I am praying for the laity and clergy of the Mountain Sky Conference as we prepare to come together for worship.
Thank you for your comments on last week’s reflection on reformation in The United Methodist Church. The many posts and emails I received in response to the reflection revealed a love of our church and a deep hunger for it to be all it can be amid a fracturing time. Where there is brokenness, there is a need for healing—there must be a time for rest and recovery as that which is broken is reformed. With the help of the Holy Spirit, the people called United Methodist will be a church of reformation as the broken pieces are stitched together in new and beautiful ways.
Can we sit in the rest and healing part for a moment?
My hunch is that you—like me—are sick and tired of the half-truths, mistruths, and just plain lies that have been said about our beloved church. I regularly get emails from folks across the connection saying that their church is considering disaffiliation because they were told I don’t believe in the divinity of Christ and that I use Tarot cards to make decisions in my annual conference. Both are false! And I give thanks for those folks who took it upon themselves to do a little research and seek out the facts.
I do have critiques about our church. There are things I wish were different. Some decisions pain me deeply. But disagreement is a part of living in community. I have yet to belong to a community that was free from dissenting voices. What matters is how we enter into the disagreements as we embrace a mutual desire to make our shared life better.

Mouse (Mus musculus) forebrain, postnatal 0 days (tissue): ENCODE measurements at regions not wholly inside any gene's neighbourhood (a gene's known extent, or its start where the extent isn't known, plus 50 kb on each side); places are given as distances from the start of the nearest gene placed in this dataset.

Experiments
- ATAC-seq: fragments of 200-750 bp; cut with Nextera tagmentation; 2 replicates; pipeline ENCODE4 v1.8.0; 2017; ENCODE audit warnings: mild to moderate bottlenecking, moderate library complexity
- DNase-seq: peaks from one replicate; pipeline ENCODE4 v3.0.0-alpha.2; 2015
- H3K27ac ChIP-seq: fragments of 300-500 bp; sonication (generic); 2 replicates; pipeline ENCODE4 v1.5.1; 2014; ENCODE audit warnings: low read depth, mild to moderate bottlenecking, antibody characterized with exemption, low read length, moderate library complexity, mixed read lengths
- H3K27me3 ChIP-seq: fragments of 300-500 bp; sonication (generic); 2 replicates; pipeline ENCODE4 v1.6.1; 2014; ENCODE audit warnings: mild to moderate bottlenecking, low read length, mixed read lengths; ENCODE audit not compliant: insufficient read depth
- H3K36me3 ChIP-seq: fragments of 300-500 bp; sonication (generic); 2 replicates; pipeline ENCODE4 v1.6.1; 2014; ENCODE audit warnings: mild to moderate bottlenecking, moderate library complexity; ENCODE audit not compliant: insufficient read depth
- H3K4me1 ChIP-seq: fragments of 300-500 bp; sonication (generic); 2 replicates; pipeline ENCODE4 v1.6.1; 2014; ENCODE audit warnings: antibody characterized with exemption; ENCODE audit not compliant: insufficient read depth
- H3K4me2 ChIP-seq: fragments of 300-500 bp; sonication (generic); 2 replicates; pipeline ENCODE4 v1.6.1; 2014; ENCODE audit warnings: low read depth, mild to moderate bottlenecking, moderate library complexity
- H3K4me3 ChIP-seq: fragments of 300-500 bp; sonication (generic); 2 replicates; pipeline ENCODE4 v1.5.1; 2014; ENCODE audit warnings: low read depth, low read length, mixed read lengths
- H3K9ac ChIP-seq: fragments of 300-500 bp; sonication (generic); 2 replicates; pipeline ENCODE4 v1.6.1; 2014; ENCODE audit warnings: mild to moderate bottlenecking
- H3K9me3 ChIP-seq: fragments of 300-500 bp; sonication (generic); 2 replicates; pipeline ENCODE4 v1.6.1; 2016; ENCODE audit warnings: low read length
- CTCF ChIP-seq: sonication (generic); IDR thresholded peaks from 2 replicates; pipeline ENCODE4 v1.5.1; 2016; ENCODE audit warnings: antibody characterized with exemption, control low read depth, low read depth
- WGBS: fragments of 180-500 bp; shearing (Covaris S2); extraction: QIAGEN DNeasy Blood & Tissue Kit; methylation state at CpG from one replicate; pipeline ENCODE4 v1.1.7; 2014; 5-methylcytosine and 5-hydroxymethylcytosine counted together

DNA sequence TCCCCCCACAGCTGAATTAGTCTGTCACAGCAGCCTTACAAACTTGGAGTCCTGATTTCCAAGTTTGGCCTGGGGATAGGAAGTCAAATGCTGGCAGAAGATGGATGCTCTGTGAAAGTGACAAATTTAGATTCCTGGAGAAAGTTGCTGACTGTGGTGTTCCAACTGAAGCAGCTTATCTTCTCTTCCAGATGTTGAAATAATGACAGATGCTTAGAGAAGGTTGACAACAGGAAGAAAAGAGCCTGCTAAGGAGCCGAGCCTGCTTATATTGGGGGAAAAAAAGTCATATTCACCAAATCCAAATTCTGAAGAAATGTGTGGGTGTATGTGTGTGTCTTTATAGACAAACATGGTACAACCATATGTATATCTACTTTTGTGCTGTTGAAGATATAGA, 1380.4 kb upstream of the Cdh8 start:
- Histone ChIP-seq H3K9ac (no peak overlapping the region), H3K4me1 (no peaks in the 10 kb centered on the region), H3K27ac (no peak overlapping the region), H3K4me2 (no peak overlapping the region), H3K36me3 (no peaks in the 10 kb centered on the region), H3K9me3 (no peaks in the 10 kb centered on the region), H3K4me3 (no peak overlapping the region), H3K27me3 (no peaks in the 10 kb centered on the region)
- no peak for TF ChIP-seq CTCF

One thing I recognized early on as a pastor was that our appointment system makes it much too easy to leave a church (or for a church to request a new pastor) when the going gets rough. What I learned was that this doesn’t bring resolution, it simply delays an honest engagement of the disagreements. When all parties stay close, leaning in together, keeping aware of their commonalities instead of their differences, it helps move through the disagreement. We learn so much together! When we truly seek to move through our differences and stay united, we are all brought through the conflict to a whole (and holy) place of mutuality and trust. And it is from that place that great things can happen as we seek to serve as disciples of Christ!
I believe that God works even in the discord, for “in all things God works for good.” May we stay open-hearted to those with whom we disagree, for the Body of Christ is a diverse one and we need each other in order to know God as fully as we can. May love be the guide in all we do, in every ministry we undertake, in every decision we ponder; a love that enlarges our world, our views, our understandings, because this love requires us to take into account not only ourselves and those close to us, but even those we see as “other” and “strange” yet still possess the image of God.
May love undergird our life in Christ’s church as we seek to be faithful stewards of it.